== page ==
Traumatic Avulsion at the Shoulder and

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An example of forequarter separation at the shoulder (Fig. 3.4) was described by Cheselden in 1741 as follows:

"Samuel Wood a miller, whose arm, with the scapula was torn off from his body, by a rope winding round it, the other end being fasten'd to the coggs of a mill. This hap-pen'd in the year 1737. The vessels being thus stretch'd bled very little, the arteries and nerves were drawn out of the arm; the surgeon who was first called plac'd them within the wound, and dressed it superficially. The next day he was put under Mr Feme's care, at St Thomas's hospital, but he did not remove the dressings for some days: The patient had no severe symptoms, and the wound was cur'd by superficial dressings only, the natural skin being left almost sufficient to cover it;"37

This type of injury has since been associated with fast-moving belts of powered machinery, the belt drawing in the arm until blocked by the trunk and, it is assumed, reflex resistance by the victim to produce separation of the shoulder girdle from the trunk with tearing of attached soft tissues, predominately muscles, vessels and nerves. As Cheselden noted the arteries are stretched and bleed very little, presumably because they shut down immediately after tearing due to retraction of the elastic inner and middle coats of the vessels within a sheath of the tougher outer fibrous layer. The writer has seen a very similar shoulder avulsion involving a coal miner whose arm was caught in a moving belt; despite this massive injury he was able to walk some distance to the cage bottom before evacuation and, on reception in the acci-

Fig. 3.4. Engraving of Samuel Wood, a miller, whose arm was caught by a rope attached to the moving cogs of a mill, suffering an avulsion of the arm and attached scapula, in 1737. He survived, having bled very little, as it was observed the stretched arteries clamped down immediately; the wound was simply dressed and healed over gradually. (From Cheselden W. The Anatomy of the Human Body. London: Bowyer, 1741:320.37)

Fig. 3.4. Engraving of Samuel Wood, a miller, whose arm was caught by a rope attached to the moving cogs of a mill, suffering an avulsion of the arm and attached scapula, in 1737. He survived, having bled very little, as it was observed the stretched arteries clamped down immediately; the wound was simply dressed and healed over gradually. (From Cheselden W. The Anatomy of the Human Body. London: Bowyer, 1741:320.37)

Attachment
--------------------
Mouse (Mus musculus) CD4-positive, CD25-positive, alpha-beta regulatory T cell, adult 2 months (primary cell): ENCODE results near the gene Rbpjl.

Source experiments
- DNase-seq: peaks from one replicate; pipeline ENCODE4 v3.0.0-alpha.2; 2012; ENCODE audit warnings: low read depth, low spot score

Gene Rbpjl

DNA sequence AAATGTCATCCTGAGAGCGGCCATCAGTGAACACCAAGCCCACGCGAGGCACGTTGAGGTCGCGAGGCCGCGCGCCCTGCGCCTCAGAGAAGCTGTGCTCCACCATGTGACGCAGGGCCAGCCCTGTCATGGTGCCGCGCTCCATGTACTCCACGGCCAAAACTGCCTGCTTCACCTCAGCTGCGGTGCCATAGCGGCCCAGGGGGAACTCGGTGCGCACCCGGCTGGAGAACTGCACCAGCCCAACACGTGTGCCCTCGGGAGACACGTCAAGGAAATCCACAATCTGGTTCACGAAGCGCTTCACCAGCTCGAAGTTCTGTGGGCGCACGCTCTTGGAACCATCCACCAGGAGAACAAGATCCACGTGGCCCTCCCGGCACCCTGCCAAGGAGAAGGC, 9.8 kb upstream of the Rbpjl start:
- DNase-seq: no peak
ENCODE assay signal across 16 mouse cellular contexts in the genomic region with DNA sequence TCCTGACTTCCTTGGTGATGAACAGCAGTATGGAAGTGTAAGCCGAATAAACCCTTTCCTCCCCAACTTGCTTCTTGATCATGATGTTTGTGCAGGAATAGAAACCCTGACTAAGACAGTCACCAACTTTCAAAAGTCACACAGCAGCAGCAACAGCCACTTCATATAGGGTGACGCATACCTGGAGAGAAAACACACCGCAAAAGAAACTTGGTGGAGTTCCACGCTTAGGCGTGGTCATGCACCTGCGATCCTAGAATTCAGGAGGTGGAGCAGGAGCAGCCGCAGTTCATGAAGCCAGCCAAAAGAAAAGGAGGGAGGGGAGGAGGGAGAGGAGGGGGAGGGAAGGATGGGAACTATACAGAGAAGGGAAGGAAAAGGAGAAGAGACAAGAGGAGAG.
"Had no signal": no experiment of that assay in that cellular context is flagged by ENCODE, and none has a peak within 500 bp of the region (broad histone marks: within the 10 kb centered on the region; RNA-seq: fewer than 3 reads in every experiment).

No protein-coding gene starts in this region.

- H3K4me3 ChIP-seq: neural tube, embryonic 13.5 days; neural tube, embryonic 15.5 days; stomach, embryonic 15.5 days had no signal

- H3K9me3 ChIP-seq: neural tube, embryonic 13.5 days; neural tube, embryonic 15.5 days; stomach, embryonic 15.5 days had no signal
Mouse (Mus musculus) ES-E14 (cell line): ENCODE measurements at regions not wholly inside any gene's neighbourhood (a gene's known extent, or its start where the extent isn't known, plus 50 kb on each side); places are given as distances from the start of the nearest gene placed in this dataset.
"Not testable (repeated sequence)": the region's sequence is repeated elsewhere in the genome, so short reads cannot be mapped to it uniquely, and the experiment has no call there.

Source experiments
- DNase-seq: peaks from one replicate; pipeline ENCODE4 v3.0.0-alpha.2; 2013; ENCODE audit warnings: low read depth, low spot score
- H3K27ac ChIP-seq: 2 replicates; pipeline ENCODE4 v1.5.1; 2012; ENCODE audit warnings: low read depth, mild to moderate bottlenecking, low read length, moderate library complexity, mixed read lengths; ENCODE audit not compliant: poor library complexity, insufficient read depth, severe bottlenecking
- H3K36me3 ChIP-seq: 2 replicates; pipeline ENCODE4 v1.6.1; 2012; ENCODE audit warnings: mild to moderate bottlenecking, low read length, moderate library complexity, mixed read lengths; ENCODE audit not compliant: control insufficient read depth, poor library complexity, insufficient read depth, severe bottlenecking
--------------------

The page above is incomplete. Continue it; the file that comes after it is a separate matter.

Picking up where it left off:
dent department, was barely shocked. Exploration demonstrated the torn vessels had sealed themselves, presumably at the moment of rupture, due to severe stretching of the elastic vessel walls with little blood loss. He made a good recovery as an amputee. This mechanism has been reported to cause bilateral avulsion at the shoulder with survival, an extremely major disability.38

By contrast, hindquarter avulsion is even more traumatic, based on the history of two victims described by McLean in 1962.39 One was a 23-year-old mine labourer whose right ankle was entwined in the coil of a steel rope which was attached to a powerful winch. When the winch operated, he was thrown into the air and his right leg was completely avulsed. Admitted to hospital severely shocked, the whole of the right side of his pelvis and much musculature including the psoas and gluteal muscles were missing; the urethra was torn across (Fig. 3.5). After resuscitation and surgery he developed various complications but ultimately walked with sticks. The second patient sustained a similar injury but avulsion took place at the hip joint, removing only part of the acetab-ulum and the ischium; although the gluteal muscles were avulsed, there was no urethral injury. Wound contamination required a temporary colostomy; he left hospital with a lower limb prosthesis after 3 months.

In the 18th century several lesser "pull-offs" were described in the Memoires de l'Academie de

Fig. 3.5. X-ray of pelvis and upper femora of mine worker, aged 23 years, whose right foot was caught in a wire coil attached to a powerful winch which suddenly avulsed his leg and most of the hemipelvis, and part of the left pubis, with a urethral tear. He survived and later formed a bladder calculus but was able to mobilise with crutches. (From McLean EM. Avulsion of the hindquarter. J Bone Joint Surg 1962:44B:384-385, with permission from Journal of Bone and Joint Surgery. © British Editorial Society of Bone & Joint Surgery.)

Fig. 3.5. X-ray of pelvis and upper femora of mine worker, aged 23 years, whose right foot was caught in a wire coil attached to a powerful winch which suddenly avulsed his leg and most of the hemipelvis, and part of the left pubis, with a urethral tear. He survived and later formed a bladder calculus but was able to mobilise with crutches. (From McLean EM. Avulsion of the hindquarter. J Bone Joint Surg 1962:44B:384-385, with permission from Journal of Bone and Joint Surgery. © British Editorial Society of Bone & Joint Surgery.)

Chirurgie of Paris, mainly fingers and toes, but included was an observation by Benemont concerning a boy of 9 or 10 years who, jumping on the back of a passing coach pulled by six horses, put a leg between the spokes of a wheel which pulled off the limb at the knee joint, exposing the lower femur. Holding on to the coach until it stopped, he was found to have lost little blood and, having seen his detached leg, he demanded the surgeon to reattach it before telling his mother about the accident! Lacking the technology to perform this modern miracle, the surgeon noted the vessels were stretched and sealed off, and after shortening the femur the wound healed uneventfully.40 It is intriguing to reflect the concept of reattachment was raised by a small boy two centuries before its eventual execution.

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